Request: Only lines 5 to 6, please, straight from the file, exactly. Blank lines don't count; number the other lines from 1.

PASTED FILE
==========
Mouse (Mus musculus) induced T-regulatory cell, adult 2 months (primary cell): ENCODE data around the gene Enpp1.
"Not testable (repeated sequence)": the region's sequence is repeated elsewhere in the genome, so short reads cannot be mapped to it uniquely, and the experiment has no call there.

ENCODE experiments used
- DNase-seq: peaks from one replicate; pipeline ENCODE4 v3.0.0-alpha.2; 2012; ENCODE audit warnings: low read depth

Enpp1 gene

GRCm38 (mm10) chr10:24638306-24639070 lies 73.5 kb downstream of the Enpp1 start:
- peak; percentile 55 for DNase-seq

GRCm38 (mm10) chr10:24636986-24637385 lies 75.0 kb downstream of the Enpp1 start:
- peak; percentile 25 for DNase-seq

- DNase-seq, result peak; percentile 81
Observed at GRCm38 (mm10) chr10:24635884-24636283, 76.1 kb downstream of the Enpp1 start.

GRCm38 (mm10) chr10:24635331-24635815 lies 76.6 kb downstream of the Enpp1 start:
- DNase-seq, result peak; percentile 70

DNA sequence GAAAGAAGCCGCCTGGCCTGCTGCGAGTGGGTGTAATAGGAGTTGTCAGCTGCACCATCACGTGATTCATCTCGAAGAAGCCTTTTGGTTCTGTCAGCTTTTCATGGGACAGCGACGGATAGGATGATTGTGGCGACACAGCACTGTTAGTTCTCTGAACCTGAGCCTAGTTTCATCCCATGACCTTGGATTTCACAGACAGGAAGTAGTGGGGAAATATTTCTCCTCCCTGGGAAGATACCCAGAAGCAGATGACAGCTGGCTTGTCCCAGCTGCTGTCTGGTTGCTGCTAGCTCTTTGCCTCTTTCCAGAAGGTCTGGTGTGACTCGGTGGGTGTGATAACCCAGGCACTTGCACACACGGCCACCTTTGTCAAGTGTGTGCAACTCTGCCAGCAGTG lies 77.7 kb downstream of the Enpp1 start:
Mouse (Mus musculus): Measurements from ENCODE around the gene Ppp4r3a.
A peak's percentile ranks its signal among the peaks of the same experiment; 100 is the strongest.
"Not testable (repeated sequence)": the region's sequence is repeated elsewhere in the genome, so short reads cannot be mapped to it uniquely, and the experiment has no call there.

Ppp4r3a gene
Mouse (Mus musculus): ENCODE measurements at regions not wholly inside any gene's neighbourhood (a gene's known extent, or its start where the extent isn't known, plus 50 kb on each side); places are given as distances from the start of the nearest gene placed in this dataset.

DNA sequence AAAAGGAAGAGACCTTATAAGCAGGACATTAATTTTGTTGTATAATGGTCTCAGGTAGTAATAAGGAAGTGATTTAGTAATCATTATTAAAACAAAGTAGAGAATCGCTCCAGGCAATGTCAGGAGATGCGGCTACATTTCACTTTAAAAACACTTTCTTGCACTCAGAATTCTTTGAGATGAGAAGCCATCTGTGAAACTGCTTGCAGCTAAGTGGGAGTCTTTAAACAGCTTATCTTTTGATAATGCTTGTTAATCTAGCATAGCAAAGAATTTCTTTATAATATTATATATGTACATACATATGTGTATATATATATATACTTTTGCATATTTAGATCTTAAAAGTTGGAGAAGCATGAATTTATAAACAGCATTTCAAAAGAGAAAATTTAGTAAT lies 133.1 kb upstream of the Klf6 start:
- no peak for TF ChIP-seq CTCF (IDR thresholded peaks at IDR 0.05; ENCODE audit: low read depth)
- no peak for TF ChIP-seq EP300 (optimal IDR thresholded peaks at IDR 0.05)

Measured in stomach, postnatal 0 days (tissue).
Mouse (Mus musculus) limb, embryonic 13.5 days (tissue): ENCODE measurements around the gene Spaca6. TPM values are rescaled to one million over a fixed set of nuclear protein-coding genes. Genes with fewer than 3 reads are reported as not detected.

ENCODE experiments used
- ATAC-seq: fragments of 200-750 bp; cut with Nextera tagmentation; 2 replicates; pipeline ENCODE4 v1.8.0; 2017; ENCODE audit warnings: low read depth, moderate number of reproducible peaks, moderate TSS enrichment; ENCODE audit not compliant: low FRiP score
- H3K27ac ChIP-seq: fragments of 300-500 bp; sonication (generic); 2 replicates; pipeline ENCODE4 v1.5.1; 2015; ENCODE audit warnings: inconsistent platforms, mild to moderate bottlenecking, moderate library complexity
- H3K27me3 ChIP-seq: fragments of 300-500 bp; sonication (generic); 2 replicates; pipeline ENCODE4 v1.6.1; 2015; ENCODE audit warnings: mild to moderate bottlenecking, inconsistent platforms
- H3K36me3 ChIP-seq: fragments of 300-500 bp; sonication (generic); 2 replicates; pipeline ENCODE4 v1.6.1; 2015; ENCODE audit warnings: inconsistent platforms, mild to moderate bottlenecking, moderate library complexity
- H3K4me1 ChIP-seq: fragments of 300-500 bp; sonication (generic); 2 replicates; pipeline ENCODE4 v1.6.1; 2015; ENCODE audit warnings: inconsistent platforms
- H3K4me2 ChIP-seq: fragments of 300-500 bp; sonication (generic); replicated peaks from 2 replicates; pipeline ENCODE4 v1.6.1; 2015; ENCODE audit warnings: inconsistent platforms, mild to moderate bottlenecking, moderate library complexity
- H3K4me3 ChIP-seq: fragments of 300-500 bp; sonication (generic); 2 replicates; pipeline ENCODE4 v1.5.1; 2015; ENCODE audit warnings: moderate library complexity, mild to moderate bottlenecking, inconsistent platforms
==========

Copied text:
Enpp1 gene

GRCm38 (mm10) chr10:24638306-24639070 lies 73.5 kb downstream of the Enpp1 start: